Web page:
There is progress to report for women in the workplace, but the gender gap still exists.
By Cherry Fisher May

There is predictably a lively discussion around the office each year as the Women Who Mean Business issue comes up on the editorial calendar. On cue my husband and Co-Publisher Steve May lobbies to change the name of this feature and its corresponding awards luncheon to something he deems more seemly. After all these years you might think he could accept that the women on our staff (and apparently the other men as well) really like it. Perhaps he’s coming around; this year’s debate was limited to a few passing suggestions, and we all just nodded and smiled.

Of the many events we produce each year, this is one of our favorites, and the acceptance speeches are truly the best part of it. We now have well over 100 on the roster of past recipients, including a dozen or so Trailblazers who are retired or semi-retired ladies who laid the foundation for the rest of us in business or our professions. As they’ve taken the microphone through the years (some reluctant to let it go, Mrs. Juanita Thibeaux!), these honorees have shared stories that made us laugh and cry, raise an eyebrow and a glass. Some are deeply personal and moving; all are inspirational. I hope you’ll join us on Thursday, Sept. 22, as we gather once again and celebrate the lives of the amazing women who are profiled in this issue. It will be memorable. (Details on our website: the

Some may question whether an event noting the accomplishments of women is still relevant in this day and age. After all, women have come a long way from the discrimination and struggles of previous decades, but the disparity in labor statistics between the sexes is still remarkable. Even now women earn about 20 percent less than men for every dollar, but the real surprise is that the gap is even wider in professional positions, where it’s closer to 25 percent. Minority women fare even worse when it comes to equal pay, and although the glass ceiling may be noticeably cracked here and there, four in 10 businesses worldwide still have no women in senior management. Among our own list of Acadiana’s Top 50 Privately Held Companies, which was published in ABiz last month, only five women appear in the CEO column.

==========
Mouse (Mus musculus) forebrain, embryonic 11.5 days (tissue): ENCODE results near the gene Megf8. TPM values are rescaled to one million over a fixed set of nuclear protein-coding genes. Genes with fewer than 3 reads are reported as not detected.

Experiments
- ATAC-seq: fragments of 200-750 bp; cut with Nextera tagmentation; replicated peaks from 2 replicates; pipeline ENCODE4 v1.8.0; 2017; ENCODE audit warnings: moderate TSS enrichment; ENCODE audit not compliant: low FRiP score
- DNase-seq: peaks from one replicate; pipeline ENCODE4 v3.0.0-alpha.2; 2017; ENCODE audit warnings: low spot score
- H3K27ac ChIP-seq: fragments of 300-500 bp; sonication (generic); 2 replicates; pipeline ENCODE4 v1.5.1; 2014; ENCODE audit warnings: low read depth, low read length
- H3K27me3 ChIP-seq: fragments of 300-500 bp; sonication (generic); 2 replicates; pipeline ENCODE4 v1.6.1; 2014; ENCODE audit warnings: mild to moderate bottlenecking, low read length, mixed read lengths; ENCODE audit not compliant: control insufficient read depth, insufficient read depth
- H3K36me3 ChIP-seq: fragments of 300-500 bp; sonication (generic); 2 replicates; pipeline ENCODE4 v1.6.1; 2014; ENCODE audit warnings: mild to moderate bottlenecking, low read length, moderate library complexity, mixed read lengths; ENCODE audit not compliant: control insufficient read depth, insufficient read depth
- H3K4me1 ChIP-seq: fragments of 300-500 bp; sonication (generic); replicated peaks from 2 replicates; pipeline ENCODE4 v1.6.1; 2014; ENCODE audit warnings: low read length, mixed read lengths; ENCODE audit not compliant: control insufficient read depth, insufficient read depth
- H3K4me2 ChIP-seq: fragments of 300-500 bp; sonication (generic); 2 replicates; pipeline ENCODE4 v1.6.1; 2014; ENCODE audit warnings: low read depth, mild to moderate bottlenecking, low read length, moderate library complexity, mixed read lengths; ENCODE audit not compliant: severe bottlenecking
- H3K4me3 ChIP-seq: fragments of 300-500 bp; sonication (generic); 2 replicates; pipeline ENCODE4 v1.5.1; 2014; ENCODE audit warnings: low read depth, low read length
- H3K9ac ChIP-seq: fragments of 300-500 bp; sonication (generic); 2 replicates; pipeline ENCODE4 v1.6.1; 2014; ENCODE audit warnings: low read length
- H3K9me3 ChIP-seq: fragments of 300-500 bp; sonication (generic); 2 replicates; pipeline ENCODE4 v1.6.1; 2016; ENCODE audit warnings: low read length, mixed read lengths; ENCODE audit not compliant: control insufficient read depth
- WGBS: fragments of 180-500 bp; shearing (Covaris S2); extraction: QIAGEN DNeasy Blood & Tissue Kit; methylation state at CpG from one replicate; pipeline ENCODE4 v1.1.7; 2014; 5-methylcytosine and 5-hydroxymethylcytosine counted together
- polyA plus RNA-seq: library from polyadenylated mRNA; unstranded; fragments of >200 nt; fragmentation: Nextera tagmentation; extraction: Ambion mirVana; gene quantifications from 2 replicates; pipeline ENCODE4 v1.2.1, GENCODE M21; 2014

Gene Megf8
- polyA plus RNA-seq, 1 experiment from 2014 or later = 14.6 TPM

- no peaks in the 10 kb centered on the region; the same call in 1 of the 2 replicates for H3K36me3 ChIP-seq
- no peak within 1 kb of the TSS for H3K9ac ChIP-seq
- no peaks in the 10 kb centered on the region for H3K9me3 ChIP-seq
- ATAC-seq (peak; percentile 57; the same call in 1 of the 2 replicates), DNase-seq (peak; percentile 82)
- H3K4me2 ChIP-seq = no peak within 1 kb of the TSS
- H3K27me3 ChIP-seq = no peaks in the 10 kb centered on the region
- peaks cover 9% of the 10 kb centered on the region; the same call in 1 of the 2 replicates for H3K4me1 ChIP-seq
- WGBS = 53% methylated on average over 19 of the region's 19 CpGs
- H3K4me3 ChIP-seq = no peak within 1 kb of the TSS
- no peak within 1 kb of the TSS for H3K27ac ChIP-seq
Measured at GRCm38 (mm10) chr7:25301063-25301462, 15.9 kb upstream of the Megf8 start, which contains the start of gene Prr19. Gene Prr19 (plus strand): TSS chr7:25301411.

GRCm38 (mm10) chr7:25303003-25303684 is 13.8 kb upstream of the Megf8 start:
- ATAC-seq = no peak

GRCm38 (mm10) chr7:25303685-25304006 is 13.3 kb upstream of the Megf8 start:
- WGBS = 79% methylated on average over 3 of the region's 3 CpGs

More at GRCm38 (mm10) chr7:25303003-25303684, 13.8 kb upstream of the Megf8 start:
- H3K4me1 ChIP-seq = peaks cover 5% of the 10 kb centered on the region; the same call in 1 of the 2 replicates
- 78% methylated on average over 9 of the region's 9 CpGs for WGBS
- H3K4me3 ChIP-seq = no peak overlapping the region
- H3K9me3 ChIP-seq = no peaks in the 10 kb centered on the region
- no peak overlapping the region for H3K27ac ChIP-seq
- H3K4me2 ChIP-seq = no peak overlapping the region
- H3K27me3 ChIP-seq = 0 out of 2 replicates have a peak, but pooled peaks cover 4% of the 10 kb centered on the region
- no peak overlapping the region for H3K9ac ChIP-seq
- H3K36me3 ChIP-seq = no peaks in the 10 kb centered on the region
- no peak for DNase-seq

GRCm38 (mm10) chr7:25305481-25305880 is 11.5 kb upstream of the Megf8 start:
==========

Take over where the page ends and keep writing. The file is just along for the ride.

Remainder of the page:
And we don’t fare much better in elective politics. The U.S. Congress is comprised of about 17 percent women, but it’s a visible minority. Our family recently watched an old re-run of the Michael Douglas movie The American President, and during the State of the Union scene, the Senate chamber was a sea of black and blue suits, strikingly all male. The 90 women who now sit among their colleagues in the House and Senate bring with them a welcome splash of color here and there, enough to make at least a small difference, visually and legislatively. Women also comprise only about 17 percent of the Louisiana Legislature; locally, it doesn’t take long to count the number of women who serve on elected bodies in Lafayette and the surrounding parishes.

Yes, we’ve come a long way in my lifetime, and things will likely be much different for my daughter and granddaughters. But job equality is still a work in progress, and women’s achievements are milestones worth marking. Besides, these ladies have some great stories to tell.

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